College Basketball

Roy Williams contract extension, which brings stability, not a surprise at UNC

UNC coach Roy Williams at the NCAA Tournament game against Providence in 2014.
UNC coach Roy Williams at the NCAA Tournament game against Providence in 2014. NEWS & OBSERVER FILE PHOTO

Let’s get this one out of the way up top, front and center: No, Roy Williams, whose contract extension North Carolina announced Friday, was never in danger of losing his job.

He was never going to be fired. That was never a possibility.

Those who thought he might be fired – or should be – amid the NCAA investigation into the long-running scheme of bogus African studies paper classes at UNC probably fit into one of two categories:

▪ The under-informed who have made Williams the face of a broad, complex paper class scheme that went on for 18 years – a decade of which took place before he became UNC’s men’s basketball coach in 2003.

Or:

▪ Supporters of rival schools who’d simply love nothing more than to see Williams lose his job and watch his program go up in flames.

We can argue what Williams, whose contract now runs through 2020, should have known about those bogus courses, or what he actually knew. We can argue whether he should have done more – however you define that – once he became concerned with clustering in the African- and Afro-American Studies Department.

But what’s inarguable is this: The Wainstein report essentially cleared Williams and his staff of wrongdoing associated with the classes. And so, too, did the NCAA enforcement staff, which didn’t name Williams, or any member of his staff, in any of the violations it outlines in the Notice of Allegations it recently sent to UNC.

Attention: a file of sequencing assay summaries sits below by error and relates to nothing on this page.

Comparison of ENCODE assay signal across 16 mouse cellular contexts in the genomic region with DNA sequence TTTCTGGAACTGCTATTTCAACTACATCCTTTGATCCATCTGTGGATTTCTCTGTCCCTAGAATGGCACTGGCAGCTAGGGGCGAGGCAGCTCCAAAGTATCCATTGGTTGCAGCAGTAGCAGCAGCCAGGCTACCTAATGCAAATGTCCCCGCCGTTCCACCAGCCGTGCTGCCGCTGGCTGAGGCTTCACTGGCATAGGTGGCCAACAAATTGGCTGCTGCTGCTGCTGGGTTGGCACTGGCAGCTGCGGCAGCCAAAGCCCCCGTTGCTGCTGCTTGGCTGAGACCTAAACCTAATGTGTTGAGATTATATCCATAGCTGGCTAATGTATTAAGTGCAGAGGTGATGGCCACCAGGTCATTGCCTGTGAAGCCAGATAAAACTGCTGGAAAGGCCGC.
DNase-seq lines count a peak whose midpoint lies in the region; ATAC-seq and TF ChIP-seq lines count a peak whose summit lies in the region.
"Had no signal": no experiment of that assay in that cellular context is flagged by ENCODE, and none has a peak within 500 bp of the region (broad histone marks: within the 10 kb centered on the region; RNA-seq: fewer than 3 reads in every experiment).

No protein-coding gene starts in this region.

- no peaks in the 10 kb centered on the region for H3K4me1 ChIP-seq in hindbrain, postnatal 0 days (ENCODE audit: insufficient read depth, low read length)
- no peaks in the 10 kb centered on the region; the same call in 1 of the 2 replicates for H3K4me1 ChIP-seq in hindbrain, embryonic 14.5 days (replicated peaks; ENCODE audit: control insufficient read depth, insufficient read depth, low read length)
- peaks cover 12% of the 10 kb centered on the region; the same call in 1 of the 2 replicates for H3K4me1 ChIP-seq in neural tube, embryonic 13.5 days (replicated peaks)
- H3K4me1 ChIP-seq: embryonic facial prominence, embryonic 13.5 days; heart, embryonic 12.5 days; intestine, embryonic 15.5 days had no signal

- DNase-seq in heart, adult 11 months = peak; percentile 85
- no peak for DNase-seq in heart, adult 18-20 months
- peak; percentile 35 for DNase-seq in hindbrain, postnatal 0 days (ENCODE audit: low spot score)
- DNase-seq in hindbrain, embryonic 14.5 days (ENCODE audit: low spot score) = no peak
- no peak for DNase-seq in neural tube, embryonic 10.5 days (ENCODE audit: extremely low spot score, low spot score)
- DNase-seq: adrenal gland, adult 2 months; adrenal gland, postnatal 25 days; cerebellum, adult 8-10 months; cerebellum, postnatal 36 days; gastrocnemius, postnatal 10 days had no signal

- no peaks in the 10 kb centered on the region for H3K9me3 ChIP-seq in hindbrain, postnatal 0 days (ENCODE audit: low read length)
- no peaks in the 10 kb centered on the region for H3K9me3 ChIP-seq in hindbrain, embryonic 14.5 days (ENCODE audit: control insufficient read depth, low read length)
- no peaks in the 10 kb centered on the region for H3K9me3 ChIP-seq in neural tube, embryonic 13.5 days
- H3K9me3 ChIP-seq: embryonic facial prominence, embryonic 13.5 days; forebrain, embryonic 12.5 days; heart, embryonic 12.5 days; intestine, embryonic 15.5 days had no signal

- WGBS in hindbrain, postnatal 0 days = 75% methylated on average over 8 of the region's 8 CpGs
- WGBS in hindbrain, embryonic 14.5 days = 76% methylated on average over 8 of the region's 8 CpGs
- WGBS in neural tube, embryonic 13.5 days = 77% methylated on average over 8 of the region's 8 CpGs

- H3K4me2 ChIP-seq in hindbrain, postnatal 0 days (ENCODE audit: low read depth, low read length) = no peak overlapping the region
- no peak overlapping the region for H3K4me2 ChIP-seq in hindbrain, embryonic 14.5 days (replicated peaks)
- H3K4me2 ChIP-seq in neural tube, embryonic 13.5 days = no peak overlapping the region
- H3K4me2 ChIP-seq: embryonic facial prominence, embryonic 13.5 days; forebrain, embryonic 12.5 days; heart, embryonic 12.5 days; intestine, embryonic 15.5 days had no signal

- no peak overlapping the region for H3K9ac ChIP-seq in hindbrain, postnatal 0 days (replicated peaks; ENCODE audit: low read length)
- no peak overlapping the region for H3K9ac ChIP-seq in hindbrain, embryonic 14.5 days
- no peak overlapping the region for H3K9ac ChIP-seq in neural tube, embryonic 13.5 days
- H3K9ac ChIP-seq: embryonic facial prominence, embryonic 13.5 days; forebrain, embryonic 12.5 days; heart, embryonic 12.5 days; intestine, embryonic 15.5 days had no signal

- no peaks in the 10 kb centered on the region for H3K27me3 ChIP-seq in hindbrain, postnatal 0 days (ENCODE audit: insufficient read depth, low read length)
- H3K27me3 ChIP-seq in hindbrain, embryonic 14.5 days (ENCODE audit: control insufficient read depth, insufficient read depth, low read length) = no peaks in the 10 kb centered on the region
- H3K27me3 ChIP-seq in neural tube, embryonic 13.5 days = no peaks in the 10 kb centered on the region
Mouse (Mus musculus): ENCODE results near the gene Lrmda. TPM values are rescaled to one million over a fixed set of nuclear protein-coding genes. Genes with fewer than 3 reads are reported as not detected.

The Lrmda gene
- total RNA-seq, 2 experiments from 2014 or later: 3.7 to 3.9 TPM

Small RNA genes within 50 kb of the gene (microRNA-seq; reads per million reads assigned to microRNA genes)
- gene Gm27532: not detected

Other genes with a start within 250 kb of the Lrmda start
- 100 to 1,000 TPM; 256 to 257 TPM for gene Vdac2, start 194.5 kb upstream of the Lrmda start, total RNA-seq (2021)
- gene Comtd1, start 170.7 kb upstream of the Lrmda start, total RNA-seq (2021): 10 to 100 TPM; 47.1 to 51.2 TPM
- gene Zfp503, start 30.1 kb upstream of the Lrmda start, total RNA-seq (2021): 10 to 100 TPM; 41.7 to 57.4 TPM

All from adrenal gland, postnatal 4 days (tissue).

Given that, he was never going anywhere. He doesn’t stand a chance, either, of being sanctioned by the NCAA Committee on Infractions whenever this long-running infractions case reaches its conclusion.

But wait, some are saying as they read this: Men’s basketball was mentioned in the NOA. And yes, that’s true. And yes, Wayne Walden, the former academic counselor for the men’s basketball team who also worked with Williams at Kansas, is referenced more than a dozen times in the documentation supporting some of the allegations.

There is a distinction here, though, and it’s important to understand the difference between being referenced in the NOA and being charged with an actual violation. Williams is not charged. Neither is his program. Neither is Walden, for that matter, or anyone else associated with men’s basketball.

So if Wainstein’s conclusions didn’t make it clear that Williams’ future was secure at UNC, then the contents of the NOA should have. Yet, still, UNC’s critics have focused their ire on Williams, who became the Tar Heels’ head coach 11 years after the paper class scheme began.

To those critics, news of Williams’ extension was likely met with a variance of the same question: How could UNC extend Williams’ contact amid so many questions about his role in the scheme, and about his future?

That’s the thing, though: at UNC, there has never been any doubt about Williams’ future. It has never been in question.